Portal:College football

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College football is American football played by teams of students fielded by American universities and colleges, including United States military academies. It was the venue through which American football first gained popularity in the United States. College football remains extremely popular today among students, alumni, and other fans of the sport, particularly in the Southern and Midwestern parts of the country.

The first game played between teams representing American colleges was played under rules more similar to the 1863 rules of the English Football Association, the basis of the modern form of soccer. The game, between Rutgers University and Princeton University, took place on November 6, 1869 at College Field (now the site of the College Avenue Gymnasium), New Brunswick, New Jersey. Rutgers won, by a score of 6 "runs" to 4.

The 2006–07 bowl season capped the 2006 NCAA Division I-A football season in college football. The NCAA Division I-A does not include a play-off system. Instead, the season concludes with a series of bowl games that have developed as a reward for teams that do well in the regular season.

The 2006-07 schedule was the largest post-season lineup ever, with the addition of the new stand-alone Bowl Championship Series National Championship Game as well as the International Bowl in Toronto, Ontario which was the first bowl game to be played outside the USA since the last Bacardi Bowl was played in Havana, Cuba in 1937. The season also added two additional games---the PapaJohns.com Bowl and the New Mexico Bowl---as part of a record 38 post-season games (32, not including the post-BCS all-star games) scheduled between the Poinsettia Bowl on December 19, 2006, and the post-season-ending Texas vs. The Nation Game on February 2, 2007. Thus, 64 teams out of the 119 in Division I-A played in the post-season, thanks in part to the NCAA's decision to expand D-I schedules to 12 games and allow teams with a 6-6 record to be bowl-eligible if the team or their conference has negotiated a bowl contract.

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The 1994 Gator Bowl was a post-season American college football bowl game between the Virginia Tech Hokies and the Tennessee Volunteers at Ben Hill Griffin Stadium in Gainesville, Florida on December 30, 1994. The game was the final contest of the 1994 NCAA Division I-A football season for both teams, and ended in a 45-23 victory for Tennessee.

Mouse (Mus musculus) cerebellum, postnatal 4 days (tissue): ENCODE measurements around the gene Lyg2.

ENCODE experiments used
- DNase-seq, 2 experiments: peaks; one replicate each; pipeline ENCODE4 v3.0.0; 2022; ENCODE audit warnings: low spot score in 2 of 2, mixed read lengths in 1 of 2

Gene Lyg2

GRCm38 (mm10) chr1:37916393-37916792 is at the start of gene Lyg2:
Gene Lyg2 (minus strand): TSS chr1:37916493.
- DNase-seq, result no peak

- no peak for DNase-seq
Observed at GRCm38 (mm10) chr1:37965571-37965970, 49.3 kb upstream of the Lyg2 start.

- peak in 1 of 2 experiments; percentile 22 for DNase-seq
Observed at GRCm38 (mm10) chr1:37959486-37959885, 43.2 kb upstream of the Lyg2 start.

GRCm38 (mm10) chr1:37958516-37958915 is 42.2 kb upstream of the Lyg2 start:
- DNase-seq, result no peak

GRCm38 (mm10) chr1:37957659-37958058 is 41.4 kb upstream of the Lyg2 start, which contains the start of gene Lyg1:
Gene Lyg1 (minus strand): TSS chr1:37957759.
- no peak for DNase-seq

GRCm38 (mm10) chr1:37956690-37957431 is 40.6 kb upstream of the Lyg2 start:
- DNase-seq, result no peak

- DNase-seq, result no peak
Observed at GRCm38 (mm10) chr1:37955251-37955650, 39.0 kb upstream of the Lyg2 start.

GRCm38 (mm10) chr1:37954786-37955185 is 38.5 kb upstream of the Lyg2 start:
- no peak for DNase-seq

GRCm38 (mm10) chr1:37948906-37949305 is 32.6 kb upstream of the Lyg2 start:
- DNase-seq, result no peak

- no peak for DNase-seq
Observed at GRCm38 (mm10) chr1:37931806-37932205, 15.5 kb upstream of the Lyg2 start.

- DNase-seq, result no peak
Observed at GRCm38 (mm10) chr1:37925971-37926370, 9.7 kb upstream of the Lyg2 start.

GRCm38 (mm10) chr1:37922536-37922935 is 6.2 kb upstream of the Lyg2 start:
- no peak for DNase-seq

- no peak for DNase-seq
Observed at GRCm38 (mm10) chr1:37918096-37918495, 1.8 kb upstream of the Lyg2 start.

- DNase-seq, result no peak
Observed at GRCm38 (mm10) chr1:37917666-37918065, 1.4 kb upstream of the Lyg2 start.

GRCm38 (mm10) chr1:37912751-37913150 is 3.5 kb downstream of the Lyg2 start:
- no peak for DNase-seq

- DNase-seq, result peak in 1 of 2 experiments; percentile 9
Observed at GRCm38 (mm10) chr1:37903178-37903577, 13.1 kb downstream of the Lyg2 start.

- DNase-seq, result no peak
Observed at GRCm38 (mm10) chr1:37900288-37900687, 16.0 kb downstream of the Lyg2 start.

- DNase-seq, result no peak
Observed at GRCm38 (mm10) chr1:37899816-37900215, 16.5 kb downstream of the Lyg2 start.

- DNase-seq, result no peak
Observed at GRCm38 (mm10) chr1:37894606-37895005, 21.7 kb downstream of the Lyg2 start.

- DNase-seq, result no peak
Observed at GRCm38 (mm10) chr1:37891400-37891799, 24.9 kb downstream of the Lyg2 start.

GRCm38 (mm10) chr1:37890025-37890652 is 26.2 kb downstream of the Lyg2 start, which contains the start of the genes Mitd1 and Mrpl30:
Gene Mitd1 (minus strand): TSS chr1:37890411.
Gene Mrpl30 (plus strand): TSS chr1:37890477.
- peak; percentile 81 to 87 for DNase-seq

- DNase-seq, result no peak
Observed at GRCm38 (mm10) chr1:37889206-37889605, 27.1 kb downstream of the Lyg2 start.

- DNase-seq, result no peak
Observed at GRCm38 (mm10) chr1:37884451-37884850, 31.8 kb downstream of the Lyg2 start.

The 1994 Gator Bowl saw 17th-ranked Virginia Tech face off against regional rival Tennessee at Ben Hill Griffin Stadium on the campus of the University of Florida. The game was moved to Gainesville in 1994 due to renovations to the Gator Bowl for the Jacksonville Jaguars. Virginia Tech came into the game with an 8–3 regular-season record that included a record of 5–2 in Big East Conference competition. The Tennessee Volunteers came entered the game with a regular-season record of 7–4 under head coach Phillip Fulmer that included a 5–3 record in Southeastern Conference competition.

The game kicked off on December 30, 1994 in Gainesville, Florida. From the start, Tennessee's high-scoring offense dominated. The Volunteers scored two touchdowns in the first quarter and three in the second, while Virginia Tech was able to muster a lone touchdown and field goal in the second quarter. At halftime, Tennessee had a commanding 35–10 lead, behind the strong play of Freshman QB Peyton Manning.

The Hokies struggled back in the third quarter, scoring six unanswered points to close the score to 35–16. In the fourth quarter, however, Tennessee answered Virginia Tech's effort with 10 points, putting the game out of reach for the Hokies, who managed only a single touchdown in the fourth quarter.[1] The Hokies fumbled the ball five times—losing it once—and threw two interceptions, allowing Tennessee to cruise to an easy victory, 45–23. Tennessee running back James Stewart was named the game's most valuable player.

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Aerial view of Harvard Stadium in Boston, in the form of a letter U with a capital H in the center of the field and the words Harvard and Crimson at either end

Yale's original mascot, Handsome Dan

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Memorial Stadium in Lincoln, Nebraska, home of the Nebraska Cornhuskers football team.





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  1. ^ Cite error: The named reference 1994_Gator was invoked but never defined (see the help page).